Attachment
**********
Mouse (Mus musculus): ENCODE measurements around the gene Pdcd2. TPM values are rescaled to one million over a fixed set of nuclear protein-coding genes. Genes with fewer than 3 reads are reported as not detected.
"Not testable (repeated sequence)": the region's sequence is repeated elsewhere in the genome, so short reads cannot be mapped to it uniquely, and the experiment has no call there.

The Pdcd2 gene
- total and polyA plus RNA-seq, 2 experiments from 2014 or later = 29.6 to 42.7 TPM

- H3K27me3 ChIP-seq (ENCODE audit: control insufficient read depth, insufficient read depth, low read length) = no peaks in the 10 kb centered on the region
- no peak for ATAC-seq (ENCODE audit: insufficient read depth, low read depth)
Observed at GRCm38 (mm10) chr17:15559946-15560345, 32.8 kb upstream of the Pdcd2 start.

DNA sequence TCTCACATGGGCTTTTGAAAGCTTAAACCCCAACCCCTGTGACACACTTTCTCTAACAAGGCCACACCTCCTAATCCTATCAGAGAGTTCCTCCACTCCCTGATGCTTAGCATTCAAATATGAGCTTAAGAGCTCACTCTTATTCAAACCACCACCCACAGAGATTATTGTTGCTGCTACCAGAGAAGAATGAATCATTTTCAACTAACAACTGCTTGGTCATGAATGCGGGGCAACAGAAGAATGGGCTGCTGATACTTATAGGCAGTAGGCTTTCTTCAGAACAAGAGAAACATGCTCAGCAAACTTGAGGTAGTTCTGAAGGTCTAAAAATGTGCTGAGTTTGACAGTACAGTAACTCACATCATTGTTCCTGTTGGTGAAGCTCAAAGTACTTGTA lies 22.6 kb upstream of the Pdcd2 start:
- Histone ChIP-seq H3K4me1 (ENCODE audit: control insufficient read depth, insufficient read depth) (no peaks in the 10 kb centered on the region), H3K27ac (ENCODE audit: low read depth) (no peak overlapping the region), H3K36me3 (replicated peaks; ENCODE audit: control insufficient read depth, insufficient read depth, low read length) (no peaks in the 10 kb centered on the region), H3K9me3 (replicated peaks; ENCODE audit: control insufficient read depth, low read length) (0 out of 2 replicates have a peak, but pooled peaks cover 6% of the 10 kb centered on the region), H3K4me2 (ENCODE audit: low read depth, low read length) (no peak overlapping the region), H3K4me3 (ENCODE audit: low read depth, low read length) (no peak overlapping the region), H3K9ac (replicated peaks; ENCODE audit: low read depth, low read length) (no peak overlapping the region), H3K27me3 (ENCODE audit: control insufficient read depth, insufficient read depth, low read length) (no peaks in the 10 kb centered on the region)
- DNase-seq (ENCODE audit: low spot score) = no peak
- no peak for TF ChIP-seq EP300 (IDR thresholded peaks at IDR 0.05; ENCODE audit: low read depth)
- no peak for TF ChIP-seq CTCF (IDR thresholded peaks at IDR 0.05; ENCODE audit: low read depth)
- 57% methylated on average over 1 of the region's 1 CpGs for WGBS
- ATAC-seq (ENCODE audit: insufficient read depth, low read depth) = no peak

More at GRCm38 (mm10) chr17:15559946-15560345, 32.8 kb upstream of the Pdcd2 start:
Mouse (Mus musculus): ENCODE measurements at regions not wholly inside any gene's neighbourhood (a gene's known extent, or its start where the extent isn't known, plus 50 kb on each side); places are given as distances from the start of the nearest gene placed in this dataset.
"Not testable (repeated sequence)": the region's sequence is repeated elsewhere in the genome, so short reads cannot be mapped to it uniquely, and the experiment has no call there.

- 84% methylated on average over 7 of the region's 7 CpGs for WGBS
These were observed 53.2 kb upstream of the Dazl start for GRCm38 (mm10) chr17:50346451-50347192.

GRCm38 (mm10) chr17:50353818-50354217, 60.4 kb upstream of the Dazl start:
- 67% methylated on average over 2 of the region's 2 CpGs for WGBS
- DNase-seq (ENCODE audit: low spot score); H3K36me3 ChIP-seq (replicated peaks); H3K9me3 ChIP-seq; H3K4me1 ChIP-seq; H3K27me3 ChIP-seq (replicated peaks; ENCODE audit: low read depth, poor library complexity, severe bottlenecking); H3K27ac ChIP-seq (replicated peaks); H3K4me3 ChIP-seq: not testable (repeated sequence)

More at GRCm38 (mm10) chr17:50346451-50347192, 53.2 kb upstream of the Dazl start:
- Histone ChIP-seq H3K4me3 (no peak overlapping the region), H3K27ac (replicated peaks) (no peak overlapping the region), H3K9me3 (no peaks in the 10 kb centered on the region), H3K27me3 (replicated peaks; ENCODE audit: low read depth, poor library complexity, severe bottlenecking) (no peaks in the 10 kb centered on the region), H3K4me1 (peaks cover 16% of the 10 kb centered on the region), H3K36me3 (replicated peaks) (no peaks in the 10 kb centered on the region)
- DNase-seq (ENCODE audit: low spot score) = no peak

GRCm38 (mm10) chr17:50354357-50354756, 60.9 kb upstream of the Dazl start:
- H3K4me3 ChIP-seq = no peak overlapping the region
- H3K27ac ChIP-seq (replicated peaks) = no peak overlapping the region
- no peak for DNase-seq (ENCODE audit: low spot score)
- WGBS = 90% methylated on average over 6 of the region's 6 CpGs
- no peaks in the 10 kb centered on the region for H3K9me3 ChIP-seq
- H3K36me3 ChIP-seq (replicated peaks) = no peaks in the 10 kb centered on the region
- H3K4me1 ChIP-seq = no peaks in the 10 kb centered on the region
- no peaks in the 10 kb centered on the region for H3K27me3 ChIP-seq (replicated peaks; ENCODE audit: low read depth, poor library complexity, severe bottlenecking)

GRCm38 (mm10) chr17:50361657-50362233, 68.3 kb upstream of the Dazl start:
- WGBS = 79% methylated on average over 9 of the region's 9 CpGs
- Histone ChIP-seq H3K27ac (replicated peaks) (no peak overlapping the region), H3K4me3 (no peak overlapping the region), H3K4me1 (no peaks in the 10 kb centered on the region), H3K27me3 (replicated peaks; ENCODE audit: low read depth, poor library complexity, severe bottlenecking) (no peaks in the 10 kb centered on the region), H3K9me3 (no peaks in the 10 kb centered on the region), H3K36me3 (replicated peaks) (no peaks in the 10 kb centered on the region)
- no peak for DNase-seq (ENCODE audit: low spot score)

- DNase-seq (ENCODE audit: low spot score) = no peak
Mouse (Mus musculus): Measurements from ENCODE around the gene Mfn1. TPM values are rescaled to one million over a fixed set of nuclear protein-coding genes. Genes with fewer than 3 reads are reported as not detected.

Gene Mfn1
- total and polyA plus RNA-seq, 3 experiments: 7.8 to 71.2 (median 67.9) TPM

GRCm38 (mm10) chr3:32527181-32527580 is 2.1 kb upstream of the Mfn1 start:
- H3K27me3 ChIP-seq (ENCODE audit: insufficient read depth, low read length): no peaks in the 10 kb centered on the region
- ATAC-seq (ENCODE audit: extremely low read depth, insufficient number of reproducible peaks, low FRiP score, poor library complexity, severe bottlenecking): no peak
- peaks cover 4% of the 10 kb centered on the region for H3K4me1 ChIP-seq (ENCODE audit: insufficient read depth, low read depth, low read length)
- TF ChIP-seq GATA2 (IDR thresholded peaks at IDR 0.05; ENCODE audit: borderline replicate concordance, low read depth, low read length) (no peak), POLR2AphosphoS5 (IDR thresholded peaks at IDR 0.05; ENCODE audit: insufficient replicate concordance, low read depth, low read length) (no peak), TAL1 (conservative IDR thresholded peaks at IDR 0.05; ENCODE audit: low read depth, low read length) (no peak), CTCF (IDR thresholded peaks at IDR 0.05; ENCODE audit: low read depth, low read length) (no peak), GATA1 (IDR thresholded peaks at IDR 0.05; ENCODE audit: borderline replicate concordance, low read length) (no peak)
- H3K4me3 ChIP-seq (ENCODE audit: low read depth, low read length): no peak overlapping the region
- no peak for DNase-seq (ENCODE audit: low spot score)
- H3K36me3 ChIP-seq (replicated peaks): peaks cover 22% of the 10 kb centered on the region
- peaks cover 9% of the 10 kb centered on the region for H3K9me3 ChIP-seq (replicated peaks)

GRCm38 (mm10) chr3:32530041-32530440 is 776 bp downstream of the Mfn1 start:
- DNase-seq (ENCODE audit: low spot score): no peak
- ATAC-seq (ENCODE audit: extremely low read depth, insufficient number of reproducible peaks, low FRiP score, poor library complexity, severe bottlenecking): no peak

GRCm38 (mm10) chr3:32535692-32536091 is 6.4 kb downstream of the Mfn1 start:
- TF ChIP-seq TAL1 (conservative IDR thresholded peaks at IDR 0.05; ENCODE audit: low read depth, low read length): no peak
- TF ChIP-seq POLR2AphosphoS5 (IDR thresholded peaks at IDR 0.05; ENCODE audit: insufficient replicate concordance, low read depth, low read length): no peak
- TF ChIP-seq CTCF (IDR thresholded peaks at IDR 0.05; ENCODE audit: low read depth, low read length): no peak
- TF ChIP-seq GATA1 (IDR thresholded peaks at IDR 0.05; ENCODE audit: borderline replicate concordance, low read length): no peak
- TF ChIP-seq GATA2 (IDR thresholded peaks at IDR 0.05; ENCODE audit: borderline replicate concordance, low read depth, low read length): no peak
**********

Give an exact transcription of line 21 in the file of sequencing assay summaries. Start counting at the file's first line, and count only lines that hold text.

- 67% methylated on average over 2 of the region's 2 CpGs for WGBS